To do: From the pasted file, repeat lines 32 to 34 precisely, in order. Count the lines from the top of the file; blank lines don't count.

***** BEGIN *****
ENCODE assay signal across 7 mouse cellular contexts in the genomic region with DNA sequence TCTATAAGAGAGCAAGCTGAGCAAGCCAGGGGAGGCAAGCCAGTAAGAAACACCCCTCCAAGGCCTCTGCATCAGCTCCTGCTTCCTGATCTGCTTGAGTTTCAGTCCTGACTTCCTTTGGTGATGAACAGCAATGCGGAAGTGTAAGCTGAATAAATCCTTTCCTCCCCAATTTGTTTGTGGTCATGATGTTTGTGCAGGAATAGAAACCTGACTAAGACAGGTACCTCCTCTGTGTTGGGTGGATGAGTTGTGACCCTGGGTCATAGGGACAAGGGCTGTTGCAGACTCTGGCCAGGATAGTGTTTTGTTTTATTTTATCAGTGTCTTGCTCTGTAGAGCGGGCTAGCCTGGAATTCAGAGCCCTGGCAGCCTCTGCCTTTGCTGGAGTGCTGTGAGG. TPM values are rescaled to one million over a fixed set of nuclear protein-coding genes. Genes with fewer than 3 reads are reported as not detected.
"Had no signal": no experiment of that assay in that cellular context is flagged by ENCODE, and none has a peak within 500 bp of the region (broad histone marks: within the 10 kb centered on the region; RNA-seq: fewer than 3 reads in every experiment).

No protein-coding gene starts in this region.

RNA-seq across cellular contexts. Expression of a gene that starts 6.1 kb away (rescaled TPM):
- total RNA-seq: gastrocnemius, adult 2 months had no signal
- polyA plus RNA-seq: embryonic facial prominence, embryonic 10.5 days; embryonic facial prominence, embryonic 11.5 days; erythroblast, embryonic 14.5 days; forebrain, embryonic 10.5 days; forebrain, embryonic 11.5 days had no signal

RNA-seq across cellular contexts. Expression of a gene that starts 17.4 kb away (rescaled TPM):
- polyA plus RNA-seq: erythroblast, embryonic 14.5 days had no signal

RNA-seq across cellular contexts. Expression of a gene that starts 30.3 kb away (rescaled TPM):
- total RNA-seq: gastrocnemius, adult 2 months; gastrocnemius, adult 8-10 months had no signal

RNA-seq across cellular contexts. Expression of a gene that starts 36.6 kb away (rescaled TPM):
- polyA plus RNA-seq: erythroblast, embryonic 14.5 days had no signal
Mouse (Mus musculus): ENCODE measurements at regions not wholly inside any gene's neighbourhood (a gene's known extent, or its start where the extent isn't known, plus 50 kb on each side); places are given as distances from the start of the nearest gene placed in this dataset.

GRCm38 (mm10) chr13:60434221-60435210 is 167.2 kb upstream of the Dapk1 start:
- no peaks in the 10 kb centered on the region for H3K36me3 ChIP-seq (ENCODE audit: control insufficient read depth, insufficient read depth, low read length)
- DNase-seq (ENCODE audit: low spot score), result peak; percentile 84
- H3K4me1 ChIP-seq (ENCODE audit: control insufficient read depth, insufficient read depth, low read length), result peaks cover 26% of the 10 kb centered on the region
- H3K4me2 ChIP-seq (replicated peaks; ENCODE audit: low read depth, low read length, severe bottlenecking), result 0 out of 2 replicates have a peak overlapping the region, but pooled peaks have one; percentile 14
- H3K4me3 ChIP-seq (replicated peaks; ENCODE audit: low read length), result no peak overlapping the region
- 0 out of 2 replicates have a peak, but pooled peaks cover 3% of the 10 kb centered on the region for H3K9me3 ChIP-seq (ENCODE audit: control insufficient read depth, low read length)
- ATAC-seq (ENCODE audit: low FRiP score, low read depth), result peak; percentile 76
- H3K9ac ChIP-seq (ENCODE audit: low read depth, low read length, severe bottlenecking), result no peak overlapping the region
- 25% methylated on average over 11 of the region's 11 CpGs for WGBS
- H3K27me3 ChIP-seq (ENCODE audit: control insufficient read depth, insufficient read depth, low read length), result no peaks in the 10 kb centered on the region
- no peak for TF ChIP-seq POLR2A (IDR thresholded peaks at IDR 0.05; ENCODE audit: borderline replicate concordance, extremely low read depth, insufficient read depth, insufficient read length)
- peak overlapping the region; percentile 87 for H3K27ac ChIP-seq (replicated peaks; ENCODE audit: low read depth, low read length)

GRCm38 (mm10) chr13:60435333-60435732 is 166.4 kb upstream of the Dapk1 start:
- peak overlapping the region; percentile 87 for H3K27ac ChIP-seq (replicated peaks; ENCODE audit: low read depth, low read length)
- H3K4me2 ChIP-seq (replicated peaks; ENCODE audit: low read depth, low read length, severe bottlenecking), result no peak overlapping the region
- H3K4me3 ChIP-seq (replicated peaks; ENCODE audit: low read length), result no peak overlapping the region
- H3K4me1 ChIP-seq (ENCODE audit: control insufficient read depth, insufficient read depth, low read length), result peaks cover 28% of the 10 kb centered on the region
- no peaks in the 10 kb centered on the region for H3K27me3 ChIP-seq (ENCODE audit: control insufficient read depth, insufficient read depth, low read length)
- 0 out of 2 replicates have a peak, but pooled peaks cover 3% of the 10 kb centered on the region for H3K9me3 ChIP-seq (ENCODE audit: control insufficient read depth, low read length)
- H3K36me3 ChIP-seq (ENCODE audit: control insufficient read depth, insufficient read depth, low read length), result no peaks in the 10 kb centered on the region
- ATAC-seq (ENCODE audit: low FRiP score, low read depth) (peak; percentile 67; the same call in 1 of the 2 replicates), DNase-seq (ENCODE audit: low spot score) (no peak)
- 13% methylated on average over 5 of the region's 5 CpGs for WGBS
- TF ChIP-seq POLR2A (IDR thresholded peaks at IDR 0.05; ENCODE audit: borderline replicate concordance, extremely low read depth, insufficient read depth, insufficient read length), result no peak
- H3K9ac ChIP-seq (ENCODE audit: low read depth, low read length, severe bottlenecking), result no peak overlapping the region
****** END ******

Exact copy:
- no peaks in the 10 kb centered on the region for H3K27me3 ChIP-seq (ENCODE audit: control insufficient read depth, insufficient read depth, low read length)
- 0 out of 2 replicates have a peak, but pooled peaks cover 3% of the 10 kb centered on the region for H3K9me3 ChIP-seq (ENCODE audit: control insufficient read depth, low read length)
- H3K36me3 ChIP-seq (ENCODE audit: control insufficient read depth, insufficient read depth, low read length), result no peaks in the 10 kb centered on the region